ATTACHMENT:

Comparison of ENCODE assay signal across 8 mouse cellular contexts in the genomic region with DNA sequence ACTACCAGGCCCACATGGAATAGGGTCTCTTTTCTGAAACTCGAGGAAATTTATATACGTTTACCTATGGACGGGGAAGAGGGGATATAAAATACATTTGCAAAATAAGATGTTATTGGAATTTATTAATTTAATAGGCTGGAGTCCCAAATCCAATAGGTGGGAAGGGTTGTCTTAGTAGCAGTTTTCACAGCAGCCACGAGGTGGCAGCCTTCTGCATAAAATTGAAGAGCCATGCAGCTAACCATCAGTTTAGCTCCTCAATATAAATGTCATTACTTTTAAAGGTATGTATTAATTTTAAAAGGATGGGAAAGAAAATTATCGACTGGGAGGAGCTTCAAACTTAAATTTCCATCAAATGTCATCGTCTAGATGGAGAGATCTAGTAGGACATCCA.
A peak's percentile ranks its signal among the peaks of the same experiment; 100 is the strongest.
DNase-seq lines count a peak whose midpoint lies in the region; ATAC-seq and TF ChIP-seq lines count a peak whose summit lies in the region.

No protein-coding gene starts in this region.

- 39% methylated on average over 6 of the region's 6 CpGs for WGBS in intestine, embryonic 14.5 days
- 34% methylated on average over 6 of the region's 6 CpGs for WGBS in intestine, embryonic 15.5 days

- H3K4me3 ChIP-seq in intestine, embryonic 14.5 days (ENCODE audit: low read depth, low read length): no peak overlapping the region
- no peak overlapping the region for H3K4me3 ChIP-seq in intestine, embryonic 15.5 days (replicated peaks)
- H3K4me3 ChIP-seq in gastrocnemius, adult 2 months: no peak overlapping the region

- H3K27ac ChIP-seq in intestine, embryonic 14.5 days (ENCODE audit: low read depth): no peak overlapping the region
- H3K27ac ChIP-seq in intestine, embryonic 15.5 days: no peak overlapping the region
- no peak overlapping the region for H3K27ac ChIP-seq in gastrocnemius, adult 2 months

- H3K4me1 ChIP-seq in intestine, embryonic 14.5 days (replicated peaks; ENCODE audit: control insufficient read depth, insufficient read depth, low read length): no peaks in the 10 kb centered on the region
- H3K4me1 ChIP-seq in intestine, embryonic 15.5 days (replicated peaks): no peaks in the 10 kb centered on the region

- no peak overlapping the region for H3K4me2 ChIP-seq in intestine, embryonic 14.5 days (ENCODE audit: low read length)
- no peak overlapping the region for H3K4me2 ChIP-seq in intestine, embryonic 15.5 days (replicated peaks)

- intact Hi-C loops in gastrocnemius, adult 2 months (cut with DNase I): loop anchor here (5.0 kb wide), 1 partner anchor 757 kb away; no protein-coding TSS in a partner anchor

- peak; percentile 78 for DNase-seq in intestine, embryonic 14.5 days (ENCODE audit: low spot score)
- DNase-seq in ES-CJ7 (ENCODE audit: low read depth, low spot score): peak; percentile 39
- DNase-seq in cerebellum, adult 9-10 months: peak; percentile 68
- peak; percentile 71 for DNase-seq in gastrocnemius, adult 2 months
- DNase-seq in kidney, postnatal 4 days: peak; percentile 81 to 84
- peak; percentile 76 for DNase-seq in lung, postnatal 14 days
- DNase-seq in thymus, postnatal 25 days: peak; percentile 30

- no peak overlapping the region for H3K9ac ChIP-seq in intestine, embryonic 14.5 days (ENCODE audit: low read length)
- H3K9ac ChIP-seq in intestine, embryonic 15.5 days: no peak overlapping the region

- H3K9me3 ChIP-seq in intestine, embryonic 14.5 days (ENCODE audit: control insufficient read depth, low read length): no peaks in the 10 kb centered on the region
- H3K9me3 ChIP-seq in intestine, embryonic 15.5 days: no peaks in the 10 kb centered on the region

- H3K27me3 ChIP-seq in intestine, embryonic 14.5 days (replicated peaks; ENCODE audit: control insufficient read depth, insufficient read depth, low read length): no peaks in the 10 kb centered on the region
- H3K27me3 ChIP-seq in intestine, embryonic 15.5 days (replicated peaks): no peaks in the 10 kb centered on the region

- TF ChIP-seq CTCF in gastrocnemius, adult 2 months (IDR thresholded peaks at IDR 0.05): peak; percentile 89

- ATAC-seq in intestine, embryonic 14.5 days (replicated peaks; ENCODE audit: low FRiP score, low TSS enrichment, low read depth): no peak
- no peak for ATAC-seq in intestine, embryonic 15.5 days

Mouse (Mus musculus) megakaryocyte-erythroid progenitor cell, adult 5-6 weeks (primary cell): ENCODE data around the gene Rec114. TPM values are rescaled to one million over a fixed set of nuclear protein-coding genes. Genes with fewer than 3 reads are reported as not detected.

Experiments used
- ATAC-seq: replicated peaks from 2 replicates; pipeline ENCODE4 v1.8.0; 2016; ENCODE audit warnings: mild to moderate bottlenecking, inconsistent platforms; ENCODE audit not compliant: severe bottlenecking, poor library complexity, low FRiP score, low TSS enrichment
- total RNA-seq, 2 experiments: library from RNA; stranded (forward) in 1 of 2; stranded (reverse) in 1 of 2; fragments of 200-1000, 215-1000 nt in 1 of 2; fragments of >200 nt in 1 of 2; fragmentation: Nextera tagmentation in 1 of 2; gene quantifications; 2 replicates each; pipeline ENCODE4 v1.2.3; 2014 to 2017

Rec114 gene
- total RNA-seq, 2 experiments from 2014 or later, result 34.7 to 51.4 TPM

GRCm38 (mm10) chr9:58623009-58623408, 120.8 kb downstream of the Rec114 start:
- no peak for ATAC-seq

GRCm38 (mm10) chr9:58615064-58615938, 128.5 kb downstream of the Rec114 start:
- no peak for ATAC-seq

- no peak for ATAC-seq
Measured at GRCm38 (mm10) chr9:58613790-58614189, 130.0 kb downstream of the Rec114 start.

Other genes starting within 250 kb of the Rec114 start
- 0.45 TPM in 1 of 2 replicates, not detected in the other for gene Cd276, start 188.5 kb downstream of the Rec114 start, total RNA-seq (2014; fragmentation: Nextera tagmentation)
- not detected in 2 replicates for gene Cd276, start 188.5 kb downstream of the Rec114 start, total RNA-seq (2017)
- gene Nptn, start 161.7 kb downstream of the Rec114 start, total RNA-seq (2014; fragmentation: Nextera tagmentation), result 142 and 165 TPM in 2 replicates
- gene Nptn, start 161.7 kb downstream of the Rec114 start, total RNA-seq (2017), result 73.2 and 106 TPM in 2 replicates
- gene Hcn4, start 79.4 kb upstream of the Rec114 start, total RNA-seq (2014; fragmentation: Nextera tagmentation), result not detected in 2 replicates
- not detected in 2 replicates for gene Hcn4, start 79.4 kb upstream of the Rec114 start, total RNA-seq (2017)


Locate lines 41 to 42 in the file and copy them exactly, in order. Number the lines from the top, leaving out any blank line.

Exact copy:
- no peak for ATAC-seq

GRCm38 (mm10) chr9:58615064-58615938, 128.5 kb downstream of the Rec114 start: